LAKE BUENA VISTA, Fla. – During a second-half timeout, senior forward Elias Harris boiled down Gonzaga’s offensive strategy to simple terms.
“Keep feeding Kevin (Pangos),” Harris told his teammates. “He’s hot.”
Pangos knocked down four 3-pointers in the second half and Harris poured in 24 points as the Bulldogs turned back several Davidson rallies and captured the Old Spice Classic title with an entertaining 81-67 victory Sunday in front of 4,121 at the HP Field House.
Pangos misfired on 3 of 4 first-half 3s, but he shook those off just as Davidson (3-3) completed a comeback from a 12-point deficit to pull even at 51 with 9:21 remaining. Pangos made four 3s in the next 2:40, the first a spot-up 3 in transition, followed by a patient possession punctuated by another Pangos trey.
Davidson responded both times, but then so did Pangos, who drilled two more 3s, the last on a wide-open look from the corner on an inbounds play, giving Gonzaga breathing room with a 64-55 lead. All four of Pangos’ 3s hit nothing but net.
“My teammates got me open and I just let it fly,” said Pangos, who finished with 23 points, five assists and five rebounds. “Our team is really unselfish like that. If someone’s hot, we don’t care about our personal stats.”
No. 17 Gonzaga is 6-0 for the first time since the 2008-09 season, when it captured its first Old Spice championship.
“We got tested in a variety of ways, both with how the games flowed and also with the different schemes and matchups we faced,” Bulldogs coach Mark Few said. “That’s an unbelievably skilled team that is tough as nails and fights you on every possession. We had to respond several different times to get it going in our direction.”
Before his second-half sharp-shooting, Pangos was just 3 of 14 from long distance in the tournament.
“He’s a fantastic shooter and he was getting good looks,” Few said. “Like those guys said, it doesn’t matter if he misses 10 in a row, everyone on the team wants him to take the 11th. And he deserves a lot of credit for that. One of the hardest things in sports is when things are going bad, most of us chalk it up to having a bad day. Fortunately, he didn’t do that.”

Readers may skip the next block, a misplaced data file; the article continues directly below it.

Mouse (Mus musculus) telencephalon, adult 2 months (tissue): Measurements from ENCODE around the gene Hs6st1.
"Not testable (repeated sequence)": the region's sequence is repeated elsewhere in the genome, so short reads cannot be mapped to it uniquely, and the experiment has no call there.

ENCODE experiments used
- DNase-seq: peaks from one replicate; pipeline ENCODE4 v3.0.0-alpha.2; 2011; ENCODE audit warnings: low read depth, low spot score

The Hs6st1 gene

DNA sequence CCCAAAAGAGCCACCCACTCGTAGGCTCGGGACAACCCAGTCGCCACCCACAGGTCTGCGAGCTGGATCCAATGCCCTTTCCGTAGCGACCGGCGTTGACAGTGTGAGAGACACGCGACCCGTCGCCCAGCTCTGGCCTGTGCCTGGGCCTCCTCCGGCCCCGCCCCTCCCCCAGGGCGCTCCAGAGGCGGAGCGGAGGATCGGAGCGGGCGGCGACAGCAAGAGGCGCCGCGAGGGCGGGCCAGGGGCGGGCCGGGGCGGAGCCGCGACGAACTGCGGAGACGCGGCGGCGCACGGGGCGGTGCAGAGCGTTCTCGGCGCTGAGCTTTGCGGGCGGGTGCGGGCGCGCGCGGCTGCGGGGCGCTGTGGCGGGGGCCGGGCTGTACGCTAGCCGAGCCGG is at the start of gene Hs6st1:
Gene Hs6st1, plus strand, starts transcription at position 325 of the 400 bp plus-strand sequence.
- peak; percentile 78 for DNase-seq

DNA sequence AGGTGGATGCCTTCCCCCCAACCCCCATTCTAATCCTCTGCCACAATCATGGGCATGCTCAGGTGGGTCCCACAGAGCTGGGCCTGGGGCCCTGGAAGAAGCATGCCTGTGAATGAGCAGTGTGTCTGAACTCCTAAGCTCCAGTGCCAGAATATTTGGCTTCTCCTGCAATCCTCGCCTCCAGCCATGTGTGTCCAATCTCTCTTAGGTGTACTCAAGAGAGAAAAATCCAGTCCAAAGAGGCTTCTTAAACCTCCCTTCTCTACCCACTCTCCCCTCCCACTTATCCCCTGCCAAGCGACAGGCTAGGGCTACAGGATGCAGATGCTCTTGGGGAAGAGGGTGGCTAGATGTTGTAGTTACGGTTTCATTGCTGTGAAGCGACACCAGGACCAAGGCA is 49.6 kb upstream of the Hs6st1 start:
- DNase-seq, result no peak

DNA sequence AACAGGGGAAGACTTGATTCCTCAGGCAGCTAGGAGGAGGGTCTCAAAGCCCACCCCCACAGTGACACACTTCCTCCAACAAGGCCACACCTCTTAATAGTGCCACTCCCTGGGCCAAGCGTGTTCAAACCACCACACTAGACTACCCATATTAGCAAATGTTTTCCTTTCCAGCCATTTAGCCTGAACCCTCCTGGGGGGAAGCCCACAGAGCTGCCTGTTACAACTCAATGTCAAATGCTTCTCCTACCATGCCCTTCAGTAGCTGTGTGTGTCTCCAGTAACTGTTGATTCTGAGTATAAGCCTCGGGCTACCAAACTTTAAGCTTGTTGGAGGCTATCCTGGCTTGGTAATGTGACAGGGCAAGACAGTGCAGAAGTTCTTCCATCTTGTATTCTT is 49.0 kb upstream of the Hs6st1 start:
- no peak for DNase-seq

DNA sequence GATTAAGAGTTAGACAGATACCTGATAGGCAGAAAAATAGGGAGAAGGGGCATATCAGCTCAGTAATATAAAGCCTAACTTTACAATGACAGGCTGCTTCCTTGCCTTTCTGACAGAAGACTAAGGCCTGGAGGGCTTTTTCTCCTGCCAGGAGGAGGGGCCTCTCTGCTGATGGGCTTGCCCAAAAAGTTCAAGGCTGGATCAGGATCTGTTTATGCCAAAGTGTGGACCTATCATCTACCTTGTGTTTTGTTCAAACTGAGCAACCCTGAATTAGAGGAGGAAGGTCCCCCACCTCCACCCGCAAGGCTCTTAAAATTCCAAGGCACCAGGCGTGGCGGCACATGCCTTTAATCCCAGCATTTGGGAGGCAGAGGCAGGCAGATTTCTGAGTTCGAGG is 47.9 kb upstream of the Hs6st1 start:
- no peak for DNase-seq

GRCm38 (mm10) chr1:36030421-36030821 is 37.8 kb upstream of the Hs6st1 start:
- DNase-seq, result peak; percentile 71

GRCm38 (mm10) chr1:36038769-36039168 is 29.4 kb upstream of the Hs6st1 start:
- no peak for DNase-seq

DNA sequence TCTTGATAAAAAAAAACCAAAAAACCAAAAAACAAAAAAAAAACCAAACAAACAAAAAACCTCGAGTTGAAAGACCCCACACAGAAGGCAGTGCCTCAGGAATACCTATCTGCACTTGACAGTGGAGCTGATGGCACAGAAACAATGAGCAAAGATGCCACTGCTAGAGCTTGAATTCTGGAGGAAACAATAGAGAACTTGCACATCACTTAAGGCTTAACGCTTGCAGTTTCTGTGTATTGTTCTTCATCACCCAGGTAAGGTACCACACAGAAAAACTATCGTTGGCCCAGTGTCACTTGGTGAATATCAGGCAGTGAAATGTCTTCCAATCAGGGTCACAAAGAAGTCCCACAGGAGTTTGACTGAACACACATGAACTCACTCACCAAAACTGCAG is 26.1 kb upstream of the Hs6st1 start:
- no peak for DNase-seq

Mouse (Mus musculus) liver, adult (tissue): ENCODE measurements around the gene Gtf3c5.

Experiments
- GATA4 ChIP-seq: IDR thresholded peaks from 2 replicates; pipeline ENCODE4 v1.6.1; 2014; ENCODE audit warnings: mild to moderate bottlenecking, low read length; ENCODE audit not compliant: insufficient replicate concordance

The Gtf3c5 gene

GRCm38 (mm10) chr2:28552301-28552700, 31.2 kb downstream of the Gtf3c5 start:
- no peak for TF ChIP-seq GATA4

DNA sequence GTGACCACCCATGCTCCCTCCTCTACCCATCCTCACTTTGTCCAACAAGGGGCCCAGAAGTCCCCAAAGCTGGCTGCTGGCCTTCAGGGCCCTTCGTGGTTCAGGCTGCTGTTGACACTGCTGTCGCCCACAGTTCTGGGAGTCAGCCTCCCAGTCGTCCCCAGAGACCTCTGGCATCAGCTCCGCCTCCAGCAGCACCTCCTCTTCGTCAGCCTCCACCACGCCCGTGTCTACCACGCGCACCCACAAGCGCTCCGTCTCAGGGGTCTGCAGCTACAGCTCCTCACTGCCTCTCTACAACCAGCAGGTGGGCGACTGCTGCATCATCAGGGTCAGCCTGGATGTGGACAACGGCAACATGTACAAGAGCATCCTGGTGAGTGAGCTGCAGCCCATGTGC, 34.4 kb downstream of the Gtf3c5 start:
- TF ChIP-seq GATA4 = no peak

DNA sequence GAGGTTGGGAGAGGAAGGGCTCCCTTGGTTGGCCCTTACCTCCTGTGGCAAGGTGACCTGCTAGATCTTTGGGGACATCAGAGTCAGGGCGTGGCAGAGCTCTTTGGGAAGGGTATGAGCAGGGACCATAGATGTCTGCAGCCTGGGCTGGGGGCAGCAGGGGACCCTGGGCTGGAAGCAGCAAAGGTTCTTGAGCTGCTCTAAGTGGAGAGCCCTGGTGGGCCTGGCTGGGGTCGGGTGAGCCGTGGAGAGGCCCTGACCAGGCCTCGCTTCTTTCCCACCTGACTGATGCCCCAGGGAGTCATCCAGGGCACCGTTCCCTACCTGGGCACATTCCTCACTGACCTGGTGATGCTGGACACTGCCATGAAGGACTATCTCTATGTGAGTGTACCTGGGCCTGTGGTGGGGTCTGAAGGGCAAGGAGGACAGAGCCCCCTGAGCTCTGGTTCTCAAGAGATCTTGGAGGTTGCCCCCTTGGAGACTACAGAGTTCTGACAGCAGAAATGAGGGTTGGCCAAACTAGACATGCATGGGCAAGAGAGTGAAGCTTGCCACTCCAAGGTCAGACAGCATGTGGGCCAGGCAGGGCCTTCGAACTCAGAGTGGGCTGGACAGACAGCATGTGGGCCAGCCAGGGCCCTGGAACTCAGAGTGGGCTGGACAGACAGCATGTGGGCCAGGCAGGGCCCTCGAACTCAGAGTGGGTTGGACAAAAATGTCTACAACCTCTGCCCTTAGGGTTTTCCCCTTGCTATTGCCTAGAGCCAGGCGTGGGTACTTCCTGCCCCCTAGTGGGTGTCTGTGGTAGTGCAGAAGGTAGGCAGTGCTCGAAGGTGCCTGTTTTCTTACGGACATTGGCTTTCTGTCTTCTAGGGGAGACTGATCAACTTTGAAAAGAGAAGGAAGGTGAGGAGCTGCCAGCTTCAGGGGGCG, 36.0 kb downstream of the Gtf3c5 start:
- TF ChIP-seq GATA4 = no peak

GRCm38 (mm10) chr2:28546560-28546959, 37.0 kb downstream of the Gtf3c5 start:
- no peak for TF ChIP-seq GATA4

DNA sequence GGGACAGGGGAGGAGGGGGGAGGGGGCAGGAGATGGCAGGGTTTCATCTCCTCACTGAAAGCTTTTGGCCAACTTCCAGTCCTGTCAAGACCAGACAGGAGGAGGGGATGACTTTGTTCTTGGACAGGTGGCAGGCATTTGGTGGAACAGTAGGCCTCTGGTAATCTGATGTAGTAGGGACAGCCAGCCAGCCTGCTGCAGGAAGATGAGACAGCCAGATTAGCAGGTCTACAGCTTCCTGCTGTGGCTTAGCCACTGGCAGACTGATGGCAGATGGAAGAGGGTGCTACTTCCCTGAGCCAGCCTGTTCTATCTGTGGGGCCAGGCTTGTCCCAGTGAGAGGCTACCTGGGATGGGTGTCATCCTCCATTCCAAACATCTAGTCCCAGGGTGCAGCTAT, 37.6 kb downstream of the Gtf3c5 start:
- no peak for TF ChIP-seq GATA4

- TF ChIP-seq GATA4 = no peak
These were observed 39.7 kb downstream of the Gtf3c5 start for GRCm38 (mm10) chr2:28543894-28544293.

Harris was steady throughout GU’s three wins. Against Davidson, he grabbed 10 rebounds and made 9 of 11 shots and 6 of 7 free throws. In three games, Harris made 21 of 31 shots and averaged 18.3 points to earn tourney MVP honors.
“Harris is just so difficult to deal with,” Davidson coach Bob McKillop said. “I’ll bet you he got three fouls (on Wildcats players) just going for rebounds. He’s a ferocious rebounder.”
Harris was joined on the all-tournament team by GU’s Kelly Olynyk, who finished with 14 points, six boards and two blocks, Davidson’s Nik Cochran, who had a team-high 17 points, Clemson’s Milton Jennings and Oklahoma’s Romero Osby.
“I really thought (Harris) was the best player in the tournament,” Few said. “He was a much more patient player in all three games. He didn’t settle. He attacked the rim on nearly every occasion.”
Davidson jumped in front 13-4 and led 18-15 when GU rattled off 15 straight points. Harris had nine points and an assist and Olynyk added a layup and two key defensive plays, drawing a charging foul and swatting De’Mon Brooks’ shot.
Gonzaga’s nine-point halftime lead dissolved quickly as Davidson connected on four 3-pointers. The Zags clamped down defensively, closing with a 23-12 run over the final 6:50.
“They’re daggers,” McKillop said of Pangos’ 3-pointers. “And it wasn’t one or two, it was four. We answered each time and then we didn’t answer when Olynyk blocked (Chris) Czerapowicz’s shot. … It takes a little wind out of your sails.”
Gonzaga made 55 percent of its field goal attempts. Davidson finished at 36.2 percent, the highest of GU’s last five opponents.
Local journalism is essential.
Give directly to The Spokesman-Review's Northwest Passages community forums series -- which helps to offset the costs of several reporter and editor positions at the newspaper -- by using the easy options below. Gifts processed in this system are not tax deductible, but are predominately used to help meet the local financial requirements needed to receive national matching-grant funds.
Follow along with the Zags
Subscribe to our Gonzaga Basketball newsletter to stay up with the latest news.